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ECMWF is leading a new initiative to explore the development of a European system to monitor human activity related carbon dioxide (CO2) emissions across the world. Such capacity is vital to support Europe’s leading role in worldwide action to address climate change. The CO2 Human Emissions (CHE) project started on October 2017, bringing together a consortium of 22 European partners and lasting for over three years.



The initiative will act as a bridge between the European Commission and its CO2 Task Forces, space agencies and related industries, the CO2 science community, and the Copernicus Services. The project aims to bring together relevant expertise to develop the science and to scope out the necessary architecture for a European CO2 monitoring capacity.

Supporting climate change policy

There is now agreement that climate change represents a very serious threat. Worldwide commitment to tackle the issue culminated in the United Nations Paris Climate Agreement in December 2016, when 195 nations signed-up to limit their greenhouse gas emissions.

However, to enable well-informed decision making for greenhouse gas emission reductions, and to monitor policy effectiveness, a comprehensive global greenhouse gas observing system is required. Monitoring carbon dioxide (CO2) has drawn most attention, due to its dominant role in climate change and the strong human hand in its emissions.

The challenges of developing a CO2 emissions monitoring support capacity

In 2015, a European Commission report considered a European capacity for monitoring anthropogenic CO2 emissions and concluded that a comprehensive observing system should be based on a combination of space-borne observations and ground-based monitoring networks.

The observing system must allow us to separate the impact of anthropogenic emissions from the effect of the complex natural carbon cycle, both affect atmospheric CO2 concentrations.

Observations from satellites, ground-based observation networks and aircraft provide CO2 information at specific times and locations, but alone do not constitute a continental to global monitoring capacity across different time scales. Moreover, these observations mostly measure atmospheric CO2 concentrations, which is an indirect measure of the underlying carbon emissions or uptake. Therefore, the use of an Earth System modelling infrastructure is required to combine Earth observations (ground-based, aircraft and satellite) with detailed CO2 emissions inventory data.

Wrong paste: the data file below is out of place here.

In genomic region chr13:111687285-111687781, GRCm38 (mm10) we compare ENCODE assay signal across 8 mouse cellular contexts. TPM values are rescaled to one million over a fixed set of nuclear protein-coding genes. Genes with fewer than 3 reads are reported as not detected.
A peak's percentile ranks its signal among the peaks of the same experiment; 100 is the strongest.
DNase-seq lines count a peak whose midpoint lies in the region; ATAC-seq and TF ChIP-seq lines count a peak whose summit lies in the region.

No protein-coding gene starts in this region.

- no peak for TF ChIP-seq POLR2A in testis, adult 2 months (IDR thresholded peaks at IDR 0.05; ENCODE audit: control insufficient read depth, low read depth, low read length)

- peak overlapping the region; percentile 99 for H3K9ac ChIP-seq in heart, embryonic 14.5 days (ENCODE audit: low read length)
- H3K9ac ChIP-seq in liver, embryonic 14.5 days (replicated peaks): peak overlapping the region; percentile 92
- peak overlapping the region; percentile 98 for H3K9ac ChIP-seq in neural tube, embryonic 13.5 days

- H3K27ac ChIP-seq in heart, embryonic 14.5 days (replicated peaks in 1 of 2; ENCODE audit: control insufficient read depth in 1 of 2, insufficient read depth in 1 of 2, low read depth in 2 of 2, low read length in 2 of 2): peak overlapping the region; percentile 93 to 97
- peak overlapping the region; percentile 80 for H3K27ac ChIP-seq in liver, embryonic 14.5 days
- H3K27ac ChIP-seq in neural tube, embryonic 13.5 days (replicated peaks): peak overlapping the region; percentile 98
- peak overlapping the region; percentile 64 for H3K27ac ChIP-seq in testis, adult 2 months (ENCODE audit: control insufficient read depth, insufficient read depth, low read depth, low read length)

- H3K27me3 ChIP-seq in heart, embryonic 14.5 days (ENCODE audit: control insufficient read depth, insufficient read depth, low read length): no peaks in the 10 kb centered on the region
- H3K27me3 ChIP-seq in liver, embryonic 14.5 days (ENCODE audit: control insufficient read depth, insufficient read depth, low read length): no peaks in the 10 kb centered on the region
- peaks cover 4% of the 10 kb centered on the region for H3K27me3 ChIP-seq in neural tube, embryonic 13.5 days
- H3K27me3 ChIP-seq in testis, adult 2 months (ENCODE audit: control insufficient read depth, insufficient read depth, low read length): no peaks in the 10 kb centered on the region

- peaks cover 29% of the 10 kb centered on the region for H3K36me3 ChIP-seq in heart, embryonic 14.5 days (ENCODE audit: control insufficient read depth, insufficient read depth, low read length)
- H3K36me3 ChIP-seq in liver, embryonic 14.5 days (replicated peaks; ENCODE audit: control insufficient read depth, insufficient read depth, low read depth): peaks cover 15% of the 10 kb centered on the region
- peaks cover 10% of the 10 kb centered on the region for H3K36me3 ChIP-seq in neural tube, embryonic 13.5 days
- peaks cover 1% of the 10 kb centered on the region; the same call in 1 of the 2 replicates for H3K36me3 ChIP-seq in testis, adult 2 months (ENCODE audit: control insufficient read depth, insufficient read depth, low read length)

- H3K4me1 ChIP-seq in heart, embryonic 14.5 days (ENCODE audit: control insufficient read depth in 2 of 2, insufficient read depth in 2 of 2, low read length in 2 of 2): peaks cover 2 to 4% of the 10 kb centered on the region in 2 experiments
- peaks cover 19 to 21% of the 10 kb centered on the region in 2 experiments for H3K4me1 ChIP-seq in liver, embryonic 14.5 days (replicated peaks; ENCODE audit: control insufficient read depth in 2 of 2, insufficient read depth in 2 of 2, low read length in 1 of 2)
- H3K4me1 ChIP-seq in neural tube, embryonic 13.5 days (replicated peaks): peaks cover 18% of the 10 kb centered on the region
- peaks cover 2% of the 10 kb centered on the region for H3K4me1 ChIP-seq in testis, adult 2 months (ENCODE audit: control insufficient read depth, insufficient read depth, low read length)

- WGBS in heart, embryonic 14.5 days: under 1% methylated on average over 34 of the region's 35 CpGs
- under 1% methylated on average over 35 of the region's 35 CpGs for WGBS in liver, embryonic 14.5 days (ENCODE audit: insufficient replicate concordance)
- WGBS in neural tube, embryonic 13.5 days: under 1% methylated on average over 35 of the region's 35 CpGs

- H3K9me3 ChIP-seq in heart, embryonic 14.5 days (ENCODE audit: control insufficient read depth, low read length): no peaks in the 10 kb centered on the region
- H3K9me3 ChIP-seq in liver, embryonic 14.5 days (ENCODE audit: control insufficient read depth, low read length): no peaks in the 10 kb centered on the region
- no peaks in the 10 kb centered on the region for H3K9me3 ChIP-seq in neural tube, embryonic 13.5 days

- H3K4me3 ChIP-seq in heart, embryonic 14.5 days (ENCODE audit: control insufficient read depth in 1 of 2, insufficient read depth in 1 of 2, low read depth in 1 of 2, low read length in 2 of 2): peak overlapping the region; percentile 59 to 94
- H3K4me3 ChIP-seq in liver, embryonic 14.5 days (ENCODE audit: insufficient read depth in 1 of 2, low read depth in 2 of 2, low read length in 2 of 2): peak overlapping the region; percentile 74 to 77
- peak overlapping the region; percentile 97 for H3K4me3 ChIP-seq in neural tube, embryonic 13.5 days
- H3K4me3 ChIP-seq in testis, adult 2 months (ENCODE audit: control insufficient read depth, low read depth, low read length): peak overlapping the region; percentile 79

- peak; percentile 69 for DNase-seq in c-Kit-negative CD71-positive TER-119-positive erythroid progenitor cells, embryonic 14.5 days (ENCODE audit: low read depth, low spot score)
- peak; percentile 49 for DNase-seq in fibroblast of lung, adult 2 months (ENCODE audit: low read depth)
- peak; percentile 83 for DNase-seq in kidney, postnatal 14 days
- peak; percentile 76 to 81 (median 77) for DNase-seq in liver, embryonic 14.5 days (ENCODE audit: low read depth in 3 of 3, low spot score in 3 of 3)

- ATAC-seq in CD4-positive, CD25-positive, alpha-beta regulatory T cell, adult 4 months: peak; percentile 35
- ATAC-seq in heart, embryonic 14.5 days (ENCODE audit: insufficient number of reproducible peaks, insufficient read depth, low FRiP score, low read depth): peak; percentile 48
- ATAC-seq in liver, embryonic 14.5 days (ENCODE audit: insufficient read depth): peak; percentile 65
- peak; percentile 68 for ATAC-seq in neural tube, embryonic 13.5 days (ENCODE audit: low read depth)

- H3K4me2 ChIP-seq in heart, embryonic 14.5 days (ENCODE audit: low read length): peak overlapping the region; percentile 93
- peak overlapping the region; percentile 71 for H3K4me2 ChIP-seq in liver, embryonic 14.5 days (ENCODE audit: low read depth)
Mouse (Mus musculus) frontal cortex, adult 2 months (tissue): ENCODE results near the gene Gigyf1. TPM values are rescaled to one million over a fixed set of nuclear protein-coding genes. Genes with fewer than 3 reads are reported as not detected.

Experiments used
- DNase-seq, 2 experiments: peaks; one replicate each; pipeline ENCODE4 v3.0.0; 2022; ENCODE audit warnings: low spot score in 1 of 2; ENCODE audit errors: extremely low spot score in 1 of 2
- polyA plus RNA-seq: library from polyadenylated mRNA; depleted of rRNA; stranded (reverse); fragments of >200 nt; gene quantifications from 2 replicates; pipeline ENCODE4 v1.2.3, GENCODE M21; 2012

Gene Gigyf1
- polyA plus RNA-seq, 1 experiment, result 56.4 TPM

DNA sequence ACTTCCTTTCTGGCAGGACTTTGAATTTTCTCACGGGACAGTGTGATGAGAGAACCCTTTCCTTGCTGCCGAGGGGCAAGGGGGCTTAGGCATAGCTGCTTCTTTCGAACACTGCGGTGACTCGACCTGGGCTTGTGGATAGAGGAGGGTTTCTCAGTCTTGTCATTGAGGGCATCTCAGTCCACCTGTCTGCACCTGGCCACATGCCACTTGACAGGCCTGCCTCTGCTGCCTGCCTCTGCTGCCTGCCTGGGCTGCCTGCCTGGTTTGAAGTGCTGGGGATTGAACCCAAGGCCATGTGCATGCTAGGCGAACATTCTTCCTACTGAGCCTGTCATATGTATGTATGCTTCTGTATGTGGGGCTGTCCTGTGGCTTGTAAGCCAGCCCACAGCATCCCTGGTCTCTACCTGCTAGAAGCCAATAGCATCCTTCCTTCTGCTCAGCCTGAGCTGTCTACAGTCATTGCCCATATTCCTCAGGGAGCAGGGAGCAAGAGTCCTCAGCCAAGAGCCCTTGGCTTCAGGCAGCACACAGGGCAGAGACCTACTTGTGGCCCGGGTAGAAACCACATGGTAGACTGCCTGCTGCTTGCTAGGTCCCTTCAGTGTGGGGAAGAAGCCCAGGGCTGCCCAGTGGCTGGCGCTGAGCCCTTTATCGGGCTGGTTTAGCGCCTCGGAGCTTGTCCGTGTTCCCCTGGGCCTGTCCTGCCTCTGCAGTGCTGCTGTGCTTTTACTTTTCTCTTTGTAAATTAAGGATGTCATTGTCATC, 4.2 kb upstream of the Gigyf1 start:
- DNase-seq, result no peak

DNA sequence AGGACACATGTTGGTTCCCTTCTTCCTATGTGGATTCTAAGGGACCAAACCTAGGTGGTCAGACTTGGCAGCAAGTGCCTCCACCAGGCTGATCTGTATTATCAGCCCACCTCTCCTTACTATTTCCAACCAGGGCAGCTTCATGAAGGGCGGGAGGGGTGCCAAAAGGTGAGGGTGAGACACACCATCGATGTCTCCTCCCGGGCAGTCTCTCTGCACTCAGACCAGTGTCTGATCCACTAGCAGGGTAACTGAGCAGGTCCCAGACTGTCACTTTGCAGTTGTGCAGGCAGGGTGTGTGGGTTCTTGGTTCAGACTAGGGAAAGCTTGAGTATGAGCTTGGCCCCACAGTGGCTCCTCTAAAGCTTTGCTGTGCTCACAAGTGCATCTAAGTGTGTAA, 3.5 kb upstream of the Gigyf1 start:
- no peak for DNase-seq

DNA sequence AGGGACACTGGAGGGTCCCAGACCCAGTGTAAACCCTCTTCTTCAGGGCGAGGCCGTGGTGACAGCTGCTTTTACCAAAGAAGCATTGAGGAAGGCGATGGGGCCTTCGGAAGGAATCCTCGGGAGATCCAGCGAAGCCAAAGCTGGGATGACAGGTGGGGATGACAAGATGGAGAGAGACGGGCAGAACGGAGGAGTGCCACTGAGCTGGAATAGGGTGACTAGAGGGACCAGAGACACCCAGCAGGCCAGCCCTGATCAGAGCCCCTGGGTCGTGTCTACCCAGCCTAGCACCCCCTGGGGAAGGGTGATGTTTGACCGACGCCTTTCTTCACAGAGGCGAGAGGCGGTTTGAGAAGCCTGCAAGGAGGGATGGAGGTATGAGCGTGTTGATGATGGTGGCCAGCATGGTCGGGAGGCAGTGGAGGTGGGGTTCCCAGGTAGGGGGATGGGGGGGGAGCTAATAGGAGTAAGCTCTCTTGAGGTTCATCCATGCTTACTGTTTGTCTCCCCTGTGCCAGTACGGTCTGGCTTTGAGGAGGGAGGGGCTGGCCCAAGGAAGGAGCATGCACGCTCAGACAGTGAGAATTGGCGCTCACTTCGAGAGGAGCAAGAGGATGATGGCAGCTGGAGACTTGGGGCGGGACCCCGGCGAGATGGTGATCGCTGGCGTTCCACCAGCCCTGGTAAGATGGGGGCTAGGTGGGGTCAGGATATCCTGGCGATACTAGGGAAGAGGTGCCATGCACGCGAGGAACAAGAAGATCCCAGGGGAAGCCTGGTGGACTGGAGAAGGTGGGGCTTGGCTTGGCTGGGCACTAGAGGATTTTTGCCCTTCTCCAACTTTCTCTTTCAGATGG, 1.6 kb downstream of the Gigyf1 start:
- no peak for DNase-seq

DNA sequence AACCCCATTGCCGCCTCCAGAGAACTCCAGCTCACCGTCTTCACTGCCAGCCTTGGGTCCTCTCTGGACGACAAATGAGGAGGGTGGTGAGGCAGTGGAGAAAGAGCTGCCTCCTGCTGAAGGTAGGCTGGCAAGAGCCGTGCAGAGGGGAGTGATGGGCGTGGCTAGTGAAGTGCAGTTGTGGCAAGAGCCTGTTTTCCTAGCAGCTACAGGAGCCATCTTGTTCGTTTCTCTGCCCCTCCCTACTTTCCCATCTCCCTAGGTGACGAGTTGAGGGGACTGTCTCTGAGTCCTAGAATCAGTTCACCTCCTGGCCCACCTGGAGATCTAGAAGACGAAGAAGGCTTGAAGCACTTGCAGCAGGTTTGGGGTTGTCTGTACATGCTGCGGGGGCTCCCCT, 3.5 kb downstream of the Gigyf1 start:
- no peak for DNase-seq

This is a very ambitious target, which is challenged by current limitations in observation availability, as well as in models and model-data fusion techniques. However, those are precisely the key system components needed to enhance our capacity to extract the anthropogenic contribution to rising CO2 concentrations and to enable the impact and effectiveness of policy-driven changes to be monitored.

Combining top-down and bottom-up techniques to study the carbon cycle

Studies of the carbon cycle tend to fall into two categories: ‘top-down’ and ‘bottom-up’.

In ‘top-down’ or ‘inverse’ techniques, measurements of CO2 concentration in space and time are used to infer the large-scale uptake and release of CO2 at the surface. However, they have clear difficulties in disentangling sources and sinks at local scales, and even bigger challenges in separating fossil fuel and other human-induced emissions from natural fluxes.

On the other side, ‘bottom-up’ approaches using process models and inventories can provide spatially heterogeneous information based on our knowledge of emission sources and their evolution over time. They can also incorporate our knowledge of biological processes that drive the exchange of CO2 between the atmosphere and the land and ocean. However, these approaches still have significant errors and uncertainties especially when aggregated to the global scales.

A synergetic solution is therefore to be found through the combination of top-down and bottom-up approaches, by merging the available knowledge from emission inventories and process models with the increasing amount of observational data for the atmosphere and the Earth’s surface.